Tuesday, May 3, 2011

New York State of Mind

The spirit of New York was definitely in the air tonight. Yes I am still in Guardiagrele and yes I spent tonight in the kitchen doing mostly prep work, but my mind was back in the big apple.

not only has the news spread that we finally caught and killed Osama Bin Laden, but I re-connected to my old high school Italian teacher. Signora Longo is pretty much the reason I found my passion and was one of those once-in-a-life-time teachers people always talk about. Anyway I found her in the most unlikely of places, on Facebook! On whim I searched her name, convinced she would never have a Facebook profile, but there she was. I wrote her the letter I had always wanted to write her, thanking her for her influence on my life and the inspiration she gave me. I had been wanting to reconnect with her for about a year now, especially since I started at the Italian Culinary Academy. Every time people seemed curious as to how I, a little Jewish girl from Scarsdale came to be fluent in Italian and passionate about Italian food I always answered: "I had a really amazing teacher"

I could never thank her enough, but I tried, and I'm sure I got the message across. Anyway, she replied and said she remembered my enthusiasm from class and that she was proud and excited about my life and would love to get together when I return to the States.

Another reason New York was on my mind tonight was because our last customers of the evening happened to be the family of a chef from New York. They were all from Binghamton and came into the kitchen after their meal to thank us and visit for a few minutes. They were instantly surprised when I said "Nice to meet you!". We chatted a bit about how we both ended up here in this tiny little Italian town. It was so nice to speak English with someone, anyone who could understand exactly what I was saying. It was also nice to have a fellow New Yorker in front of me, someone who knows my beloved city.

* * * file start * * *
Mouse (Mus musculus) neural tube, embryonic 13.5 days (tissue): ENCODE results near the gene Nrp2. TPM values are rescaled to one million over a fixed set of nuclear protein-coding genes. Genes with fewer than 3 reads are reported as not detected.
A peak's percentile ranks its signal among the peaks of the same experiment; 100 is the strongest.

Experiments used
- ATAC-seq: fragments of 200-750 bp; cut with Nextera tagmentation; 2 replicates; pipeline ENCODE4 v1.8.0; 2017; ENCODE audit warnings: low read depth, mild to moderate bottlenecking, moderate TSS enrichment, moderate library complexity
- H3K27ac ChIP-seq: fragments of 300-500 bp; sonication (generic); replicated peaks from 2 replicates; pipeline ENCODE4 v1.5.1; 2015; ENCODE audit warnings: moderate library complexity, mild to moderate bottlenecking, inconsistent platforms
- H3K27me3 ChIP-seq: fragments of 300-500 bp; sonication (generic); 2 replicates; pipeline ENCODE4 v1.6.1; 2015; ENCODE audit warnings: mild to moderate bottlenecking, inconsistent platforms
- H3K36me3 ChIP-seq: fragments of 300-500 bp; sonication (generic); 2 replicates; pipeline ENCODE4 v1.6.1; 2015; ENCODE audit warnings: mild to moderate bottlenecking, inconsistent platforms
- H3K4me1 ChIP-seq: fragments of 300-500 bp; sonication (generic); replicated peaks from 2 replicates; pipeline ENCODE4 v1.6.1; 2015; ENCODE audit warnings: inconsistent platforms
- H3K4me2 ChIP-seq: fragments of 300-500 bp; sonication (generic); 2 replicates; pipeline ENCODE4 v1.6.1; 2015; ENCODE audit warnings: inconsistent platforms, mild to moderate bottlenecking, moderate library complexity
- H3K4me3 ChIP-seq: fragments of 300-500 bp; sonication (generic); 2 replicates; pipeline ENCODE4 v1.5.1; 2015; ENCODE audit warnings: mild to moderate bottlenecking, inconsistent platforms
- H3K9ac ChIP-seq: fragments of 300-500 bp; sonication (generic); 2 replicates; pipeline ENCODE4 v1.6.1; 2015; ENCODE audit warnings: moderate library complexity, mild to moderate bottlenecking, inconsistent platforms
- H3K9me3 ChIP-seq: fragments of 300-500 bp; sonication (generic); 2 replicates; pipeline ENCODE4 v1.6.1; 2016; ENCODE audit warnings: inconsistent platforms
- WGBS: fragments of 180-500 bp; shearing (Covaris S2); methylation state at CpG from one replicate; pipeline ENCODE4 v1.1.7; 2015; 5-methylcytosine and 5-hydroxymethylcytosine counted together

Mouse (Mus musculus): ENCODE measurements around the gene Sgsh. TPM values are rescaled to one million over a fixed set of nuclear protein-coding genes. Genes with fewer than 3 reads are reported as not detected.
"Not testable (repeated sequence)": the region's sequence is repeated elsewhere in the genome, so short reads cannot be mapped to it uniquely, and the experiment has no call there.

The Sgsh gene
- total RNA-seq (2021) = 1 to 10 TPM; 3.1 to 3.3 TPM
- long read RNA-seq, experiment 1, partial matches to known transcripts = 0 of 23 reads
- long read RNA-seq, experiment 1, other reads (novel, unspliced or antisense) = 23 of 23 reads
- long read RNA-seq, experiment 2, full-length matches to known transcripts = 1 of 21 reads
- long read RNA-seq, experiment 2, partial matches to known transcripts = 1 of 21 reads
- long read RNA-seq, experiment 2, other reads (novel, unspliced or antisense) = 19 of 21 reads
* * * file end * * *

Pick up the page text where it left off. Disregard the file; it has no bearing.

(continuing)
With all this hometown love in the air I couldn't help but miss my family. I miss my parents a lot, I can't wait to go to their house in South Carolina and show them what I'm made of. I know they think I'm talented and special and all those other things that parents think of their children. But I want to prove to them that I was born to do what I'm doing. That this is the right and only path for me and that I am going to kick as sin this industry. I'm going to do the whole nine yards, fresh pasta, home-made bread, slow braised meats and hand-rolled gnocchi. They wont eat for a week after I'm finished with them.

So until then I've got to get focused on finals, finish my paper (which is brilliant so far if I do say so myself), and get ready to make my grand return to the U.S.A.

Sunday, May 1, 2011

Hello, Goodbye

I can't believe it is May already!

I feel like I just got here. Alas, I have less than a month left before I must return to ALMA and do my finals. On the 10th I have to submit my list of ingredients for my final two dishes and I think I'm ready.

Yesterday Arcangelo left for France amid tears from his grandmother and jeers from the rest of the staff. It was sad, Arca was fun to have in the kitchen and he was definitely a leader, eventhough he and his mother often battled for dominance. In true Italian style his parents stocked him with the biggest care package of food I have ever seen in my life. I kid you not that there were 5 wheels of different cheese, 5 different sausages, a whole pancetta, an entire case jammed full of different dried pastas, three loaves of home made bread, six bottles of olive oil, six packages of risotto rice, five jars of different jams, three of honey, two plastic bags full of sugar, and various other treats. It ended up being nearly three huge cases of food. Just a little taste of home I suppose.

Last night I had another adventure. After work the new stagista Mierko asked if I wanted to do something in the evening. Seeing as I spend most of my Sundays and Mondays alone I jumped at the chance and we planned to meet around 9. He came and picked me up and we ended up going to his home town of Lanciano, about thirty minutes from Guardiagrele. The main street is closed to car traffic and was full of people taking strolls and mingling outside of caffes and pubs. We walked around, grabbed a slice of pizza and a glass of wine. After that we noticed that there was a free rock concert going on in the park closeby. We checked it out, there were a ton of people there. The music was decent enough for a free concert, rock and roll, a little bit of a The Killers vibe to the band. I couldn't understand a word they were singing but I don't think the words were the point anyways.